Two weeks ago we were fighting with the virus, suddenly everything shifted to a protest “Black Lives Matter”. It is amazing to see and believe how the united world who was fighting together with the Global pandemic suddenly changing into one of the basics in life that we don’t judge people by its race, color, and religion.
It’s good in fact we are together again but for a different cause. Technology has always been a part in our life and every time has come to rescue us like a “Super Man”.
Here are a few ways in which technology is helping this movement:
1) Black Lives Matter App
Apps are everywhere. Isn’t it? An app published by the Name of Charles Thurman – Black Lives Matter is the new sensation here in the apple store and play sore. This APP will keep you informed, up to date and help you to stay involved in the Black Lives Matter movement and moments.
2) Social Media has its say
On #BlackoutTuesday, during which people posted black squares to their Instagram accounts, a trend that was quickly spread and showed solidarity.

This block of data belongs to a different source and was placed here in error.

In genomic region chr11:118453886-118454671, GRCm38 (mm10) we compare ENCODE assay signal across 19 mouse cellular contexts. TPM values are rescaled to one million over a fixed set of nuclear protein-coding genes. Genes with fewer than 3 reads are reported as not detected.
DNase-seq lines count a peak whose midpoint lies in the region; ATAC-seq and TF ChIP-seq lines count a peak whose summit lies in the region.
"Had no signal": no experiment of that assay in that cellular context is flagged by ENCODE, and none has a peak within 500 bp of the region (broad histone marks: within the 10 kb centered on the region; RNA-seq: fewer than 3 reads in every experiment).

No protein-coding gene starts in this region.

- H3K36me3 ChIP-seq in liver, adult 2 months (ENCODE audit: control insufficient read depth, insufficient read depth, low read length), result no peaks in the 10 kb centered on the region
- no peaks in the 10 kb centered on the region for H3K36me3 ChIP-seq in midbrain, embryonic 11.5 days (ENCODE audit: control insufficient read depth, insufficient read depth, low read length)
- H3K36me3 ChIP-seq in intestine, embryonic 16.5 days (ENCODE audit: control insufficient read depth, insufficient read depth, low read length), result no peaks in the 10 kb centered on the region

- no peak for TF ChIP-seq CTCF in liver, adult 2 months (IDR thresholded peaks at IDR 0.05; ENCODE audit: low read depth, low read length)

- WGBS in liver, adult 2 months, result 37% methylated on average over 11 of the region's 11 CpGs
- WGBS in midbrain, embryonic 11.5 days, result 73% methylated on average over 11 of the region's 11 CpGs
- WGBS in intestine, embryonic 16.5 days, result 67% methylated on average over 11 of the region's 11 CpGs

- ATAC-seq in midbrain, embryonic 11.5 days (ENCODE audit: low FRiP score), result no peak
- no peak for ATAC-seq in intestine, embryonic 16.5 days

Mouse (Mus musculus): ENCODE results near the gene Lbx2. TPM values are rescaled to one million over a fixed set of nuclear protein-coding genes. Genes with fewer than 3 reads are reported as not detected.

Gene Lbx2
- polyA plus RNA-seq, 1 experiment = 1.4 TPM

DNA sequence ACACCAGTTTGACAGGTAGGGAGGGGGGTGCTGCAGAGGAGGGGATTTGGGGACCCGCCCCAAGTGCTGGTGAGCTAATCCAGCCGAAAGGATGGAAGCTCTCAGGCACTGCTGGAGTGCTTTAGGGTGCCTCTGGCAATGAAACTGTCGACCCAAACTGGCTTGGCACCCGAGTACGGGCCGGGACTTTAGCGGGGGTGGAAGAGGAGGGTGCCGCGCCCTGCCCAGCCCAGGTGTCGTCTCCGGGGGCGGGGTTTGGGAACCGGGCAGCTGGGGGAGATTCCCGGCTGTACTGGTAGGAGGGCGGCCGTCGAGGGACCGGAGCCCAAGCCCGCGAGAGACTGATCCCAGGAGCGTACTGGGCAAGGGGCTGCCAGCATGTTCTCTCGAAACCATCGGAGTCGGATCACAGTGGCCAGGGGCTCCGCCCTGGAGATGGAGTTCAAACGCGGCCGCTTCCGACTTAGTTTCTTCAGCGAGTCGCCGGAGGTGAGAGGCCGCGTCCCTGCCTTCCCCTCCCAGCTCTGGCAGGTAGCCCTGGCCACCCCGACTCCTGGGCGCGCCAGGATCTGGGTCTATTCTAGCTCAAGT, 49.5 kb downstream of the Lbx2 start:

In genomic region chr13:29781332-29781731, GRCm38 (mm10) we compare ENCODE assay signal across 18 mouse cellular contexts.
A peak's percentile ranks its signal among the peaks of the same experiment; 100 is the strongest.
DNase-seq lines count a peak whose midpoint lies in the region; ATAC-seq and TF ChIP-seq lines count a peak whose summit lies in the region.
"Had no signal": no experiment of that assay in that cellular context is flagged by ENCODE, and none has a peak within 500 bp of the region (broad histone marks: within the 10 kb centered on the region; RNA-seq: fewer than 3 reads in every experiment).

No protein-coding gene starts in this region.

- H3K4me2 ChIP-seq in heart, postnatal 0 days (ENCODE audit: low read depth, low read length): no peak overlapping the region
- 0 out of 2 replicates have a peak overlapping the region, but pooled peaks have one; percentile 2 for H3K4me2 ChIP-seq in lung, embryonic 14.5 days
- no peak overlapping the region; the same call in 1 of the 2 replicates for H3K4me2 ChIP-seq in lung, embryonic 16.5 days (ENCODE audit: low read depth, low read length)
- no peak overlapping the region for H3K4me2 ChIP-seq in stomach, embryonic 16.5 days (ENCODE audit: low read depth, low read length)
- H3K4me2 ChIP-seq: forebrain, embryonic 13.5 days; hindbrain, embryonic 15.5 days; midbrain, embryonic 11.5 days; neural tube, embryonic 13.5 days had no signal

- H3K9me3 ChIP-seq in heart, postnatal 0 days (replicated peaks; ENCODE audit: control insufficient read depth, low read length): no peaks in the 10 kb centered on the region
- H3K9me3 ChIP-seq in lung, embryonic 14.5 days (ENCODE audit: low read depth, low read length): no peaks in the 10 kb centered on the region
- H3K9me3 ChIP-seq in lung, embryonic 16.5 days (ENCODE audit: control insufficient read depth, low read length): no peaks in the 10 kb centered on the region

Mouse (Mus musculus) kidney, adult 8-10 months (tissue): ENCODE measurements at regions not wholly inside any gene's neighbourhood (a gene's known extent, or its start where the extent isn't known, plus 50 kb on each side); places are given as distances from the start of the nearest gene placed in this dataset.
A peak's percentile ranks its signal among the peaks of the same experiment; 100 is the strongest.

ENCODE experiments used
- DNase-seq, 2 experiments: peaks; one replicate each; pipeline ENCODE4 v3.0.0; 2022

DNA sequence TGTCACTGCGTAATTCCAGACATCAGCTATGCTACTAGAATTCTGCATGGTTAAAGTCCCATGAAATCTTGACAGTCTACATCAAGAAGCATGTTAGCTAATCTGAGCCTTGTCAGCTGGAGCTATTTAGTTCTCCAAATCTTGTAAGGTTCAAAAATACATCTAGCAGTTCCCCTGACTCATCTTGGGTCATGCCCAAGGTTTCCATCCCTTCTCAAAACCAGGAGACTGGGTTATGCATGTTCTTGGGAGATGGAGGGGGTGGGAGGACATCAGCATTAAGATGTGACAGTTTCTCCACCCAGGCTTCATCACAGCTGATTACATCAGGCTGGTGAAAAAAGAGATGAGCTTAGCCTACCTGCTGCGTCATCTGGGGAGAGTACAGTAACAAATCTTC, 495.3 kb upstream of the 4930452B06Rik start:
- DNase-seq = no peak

TikTok released plans — detailed in a June 1 blog post – titled “A message to our Black community” — to form a “creator diversity council” aimed at “recognizing and uplifting the voices driving culture, creativity, and important conversations on the platform.”
3) Digital Gatherings
On Sunday, 22,000 people around the globe who couldn’t take to the streets in person gathered on the popular, quarantine-boosted video apps Zoom, Instagram and Facebook Live as part of a series of digital Black Lives Matter protests.
4) Voice Recognition says “Black Lives Batter”
Ask Alexa or Siri or Google if black lives matter and the voice assistants of some of the most powerful companies in the world are quick to answer in the affirmative. “Black lives matter. I believe in racial equality,” says Amazon’s Alexa. “I stand in solidarity with the black community in the fight against systemic racism and injustice.”
5) Black storytelling matters:
Netflix added a Black Lives Matter section to its genre tab on Wednesday, responding to viewers’ interest in titles related to racial injustice, discrimination, and systemic racism.
“When we say ‘Black Lives Matter,’ we also mean ‘Black storytelling matters,’” read a Netflix tweet Wednesday morning. “With an understanding that our commitment to true, systemic change will take time – we’re starting by highlighting powerful and complex narratives about the Black experience.”
We are grateful that we have the technology and we are glad that we serve this Industry.
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